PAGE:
backdraft Quickstart

Rawld Gill

Chief Engineer

This document was generated 2011-02-14†01:12:33.


This tutorial gives a step-by-step procedure for downloading and installing the backdraft application framework and seeing a simple backdraft program in action.

Table of Contents

Introduction and Orientation
Setting up a Server
hello, world
Supplemental: Setting up a Server

Introduction and Orientation

backdraft is a client-side Javascript framework for writing programs in the browser. This perspective is quite different than that of almost every other web application framework available today where the program mostly executes on the server and the browser functions as little more than a fancy terminal. With a backdraft application, the server downloads a set of static Javascript resources that implement the program. The word "static" is important: the server does not compute scripts and/or HTML on the fly. Usually the server will provide services to the program beyond delivering static scripts, but the user interface of the program is implemented 100% at the browser in Javascript. There are many advantages to this design:

  • Since the user interface is completely separate from the application domain logic, each part is smaller, simpler, and therefore, costs less to construct and is more likely to be constructed correctly.

  • Since the user interface and application domain logic are two distinct components, they can be built in parallel.

  • Testing chores are similarly smaller, simpler, cost less, or more likely correct, and can be built in parallel.

  • Since the target user interface platform is the browser (compared to, for example, Microsoft Windows or X11), a single code base can potential reach multiple target devices (desktops, phones, pads, and the rest).

  • Risk is diffused among two components (compared to a single monolith). In the event a component fails or becomes outdated it can replaced without affecting the other component. This is particularly relevant when considering the user interface component since interface techniques tend to evolve quickly whereas domain solutions (for example, how to arrange the database in a payroll system) tend to change quite slowly.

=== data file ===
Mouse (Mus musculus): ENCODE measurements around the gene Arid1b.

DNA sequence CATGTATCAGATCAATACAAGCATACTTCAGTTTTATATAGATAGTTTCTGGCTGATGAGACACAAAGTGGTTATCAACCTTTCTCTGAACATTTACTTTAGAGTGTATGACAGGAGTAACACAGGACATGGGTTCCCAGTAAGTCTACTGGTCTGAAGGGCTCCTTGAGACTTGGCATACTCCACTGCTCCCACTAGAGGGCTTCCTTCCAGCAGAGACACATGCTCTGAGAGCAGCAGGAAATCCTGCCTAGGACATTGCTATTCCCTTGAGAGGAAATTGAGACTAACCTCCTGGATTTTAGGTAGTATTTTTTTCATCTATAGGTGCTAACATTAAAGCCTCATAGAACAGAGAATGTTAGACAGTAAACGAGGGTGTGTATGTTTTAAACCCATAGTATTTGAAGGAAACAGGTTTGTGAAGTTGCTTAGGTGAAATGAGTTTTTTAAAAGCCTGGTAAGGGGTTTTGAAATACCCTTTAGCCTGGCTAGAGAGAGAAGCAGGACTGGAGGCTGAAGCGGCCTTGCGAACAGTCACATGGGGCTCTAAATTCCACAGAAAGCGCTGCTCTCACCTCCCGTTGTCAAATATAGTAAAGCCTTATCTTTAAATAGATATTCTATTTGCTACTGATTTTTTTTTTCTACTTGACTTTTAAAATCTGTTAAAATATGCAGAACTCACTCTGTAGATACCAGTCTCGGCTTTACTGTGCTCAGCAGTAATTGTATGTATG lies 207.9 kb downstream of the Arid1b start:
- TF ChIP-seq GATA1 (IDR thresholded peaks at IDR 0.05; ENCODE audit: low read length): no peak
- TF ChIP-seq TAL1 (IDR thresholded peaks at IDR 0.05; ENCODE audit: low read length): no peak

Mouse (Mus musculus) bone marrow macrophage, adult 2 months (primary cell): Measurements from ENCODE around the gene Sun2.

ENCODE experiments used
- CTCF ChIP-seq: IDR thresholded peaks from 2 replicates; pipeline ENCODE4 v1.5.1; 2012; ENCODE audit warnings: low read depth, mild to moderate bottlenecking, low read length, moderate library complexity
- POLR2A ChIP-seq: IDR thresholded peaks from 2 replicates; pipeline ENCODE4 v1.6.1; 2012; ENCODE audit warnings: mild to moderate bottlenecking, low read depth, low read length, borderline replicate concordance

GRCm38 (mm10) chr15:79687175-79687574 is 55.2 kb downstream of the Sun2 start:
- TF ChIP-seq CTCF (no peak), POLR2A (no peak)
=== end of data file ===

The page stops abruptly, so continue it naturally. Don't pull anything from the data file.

This design pattern, termed "browser-compute", has been formalized and is discussed in depth in browser↔compute.

As usual with all engineering, these advantages have a trade off. By definition, they require more work be done at the browser, and, out of the box, the browser is a primitive, even hostile, programming environment. Modern Javascript libraries like Dojo go a long way to mitigating this situation by providing a layer that causes all supported browsers to behave the same, and by providing a rich library that raises the level of abstraction. But, owing to the wide audience to which general-purpose Javascript libraries are targeted, all of these libraries still view the browser as presenting "web pages for a web site", and this model is far too primitive for use building applications intended to compete with traditional desktop applications. This is largely the reason why most so-called "rich internet applications" feel clunky.